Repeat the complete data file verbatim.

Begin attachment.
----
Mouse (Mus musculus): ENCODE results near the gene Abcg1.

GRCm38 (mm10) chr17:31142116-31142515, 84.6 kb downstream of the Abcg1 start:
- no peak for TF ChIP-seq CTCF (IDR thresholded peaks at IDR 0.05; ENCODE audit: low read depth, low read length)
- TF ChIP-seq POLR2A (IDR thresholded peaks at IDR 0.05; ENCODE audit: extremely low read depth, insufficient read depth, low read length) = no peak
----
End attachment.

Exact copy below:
Mouse (Mus musculus): ENCODE results near the gene Abcg1.

GRCm38 (mm10) chr17:31142116-31142515, 84.6 kb downstream of the Abcg1 start:
- no peak for TF ChIP-seq CTCF (IDR thresholded peaks at IDR 0.05; ENCODE audit: low read depth, low read length)
- TF ChIP-seq POLR2A (IDR thresholded peaks at IDR 0.05; ENCODE audit: extremely low read depth, insufficient read depth, low read length) = no peak